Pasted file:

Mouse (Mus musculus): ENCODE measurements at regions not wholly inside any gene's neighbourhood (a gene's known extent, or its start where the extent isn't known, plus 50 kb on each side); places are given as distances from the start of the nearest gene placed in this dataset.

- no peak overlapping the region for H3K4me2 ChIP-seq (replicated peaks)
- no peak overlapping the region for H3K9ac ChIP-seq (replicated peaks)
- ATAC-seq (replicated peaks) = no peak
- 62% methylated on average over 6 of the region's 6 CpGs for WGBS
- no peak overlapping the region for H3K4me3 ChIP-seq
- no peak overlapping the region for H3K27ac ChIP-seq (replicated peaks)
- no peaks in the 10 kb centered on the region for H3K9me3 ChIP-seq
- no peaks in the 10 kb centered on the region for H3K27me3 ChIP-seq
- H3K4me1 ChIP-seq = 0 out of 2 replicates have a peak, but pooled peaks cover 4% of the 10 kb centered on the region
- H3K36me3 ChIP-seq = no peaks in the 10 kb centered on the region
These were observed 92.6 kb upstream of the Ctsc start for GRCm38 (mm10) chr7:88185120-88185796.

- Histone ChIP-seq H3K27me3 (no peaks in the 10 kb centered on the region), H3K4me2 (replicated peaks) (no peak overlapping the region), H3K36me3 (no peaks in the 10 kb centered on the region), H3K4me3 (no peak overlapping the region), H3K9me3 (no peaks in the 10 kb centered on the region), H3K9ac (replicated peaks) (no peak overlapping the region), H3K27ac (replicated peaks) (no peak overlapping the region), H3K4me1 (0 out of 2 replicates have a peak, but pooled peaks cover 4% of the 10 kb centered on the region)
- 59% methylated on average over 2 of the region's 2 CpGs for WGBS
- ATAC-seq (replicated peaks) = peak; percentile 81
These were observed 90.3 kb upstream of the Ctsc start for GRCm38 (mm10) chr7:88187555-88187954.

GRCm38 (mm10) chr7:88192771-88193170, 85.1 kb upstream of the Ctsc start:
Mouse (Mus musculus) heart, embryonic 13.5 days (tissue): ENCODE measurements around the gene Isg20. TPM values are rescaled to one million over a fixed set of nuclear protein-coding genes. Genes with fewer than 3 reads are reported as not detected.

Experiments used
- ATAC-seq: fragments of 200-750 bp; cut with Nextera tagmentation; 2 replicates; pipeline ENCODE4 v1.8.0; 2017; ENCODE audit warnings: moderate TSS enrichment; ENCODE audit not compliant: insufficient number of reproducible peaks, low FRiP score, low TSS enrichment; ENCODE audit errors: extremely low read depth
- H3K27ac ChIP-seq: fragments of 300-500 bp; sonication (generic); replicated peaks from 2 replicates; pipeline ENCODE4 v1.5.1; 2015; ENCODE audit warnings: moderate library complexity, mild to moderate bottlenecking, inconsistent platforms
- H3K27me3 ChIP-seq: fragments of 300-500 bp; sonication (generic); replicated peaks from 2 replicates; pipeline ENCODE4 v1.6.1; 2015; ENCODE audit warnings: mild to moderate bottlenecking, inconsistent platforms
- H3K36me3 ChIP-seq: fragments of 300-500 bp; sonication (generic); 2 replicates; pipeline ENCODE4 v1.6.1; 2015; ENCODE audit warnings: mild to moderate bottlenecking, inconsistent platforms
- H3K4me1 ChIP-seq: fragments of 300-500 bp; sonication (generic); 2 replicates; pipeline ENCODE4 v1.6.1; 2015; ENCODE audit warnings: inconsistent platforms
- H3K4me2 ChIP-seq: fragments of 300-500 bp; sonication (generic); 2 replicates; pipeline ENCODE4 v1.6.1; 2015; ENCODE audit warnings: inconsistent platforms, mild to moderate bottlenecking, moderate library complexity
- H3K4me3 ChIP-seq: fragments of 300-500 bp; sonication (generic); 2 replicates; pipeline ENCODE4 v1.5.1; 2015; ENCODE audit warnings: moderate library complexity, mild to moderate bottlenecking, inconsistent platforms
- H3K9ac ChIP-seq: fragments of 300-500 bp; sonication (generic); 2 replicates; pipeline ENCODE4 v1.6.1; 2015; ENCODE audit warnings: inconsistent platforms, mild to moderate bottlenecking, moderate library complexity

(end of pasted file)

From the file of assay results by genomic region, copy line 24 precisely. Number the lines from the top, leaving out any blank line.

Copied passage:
- H3K4me1 ChIP-seq: fragments of 300-500 bp; sonication (generic); 2 replicates; pipeline ENCODE4 v1.6.1; 2015; ENCODE audit warnings: inconsistent platforms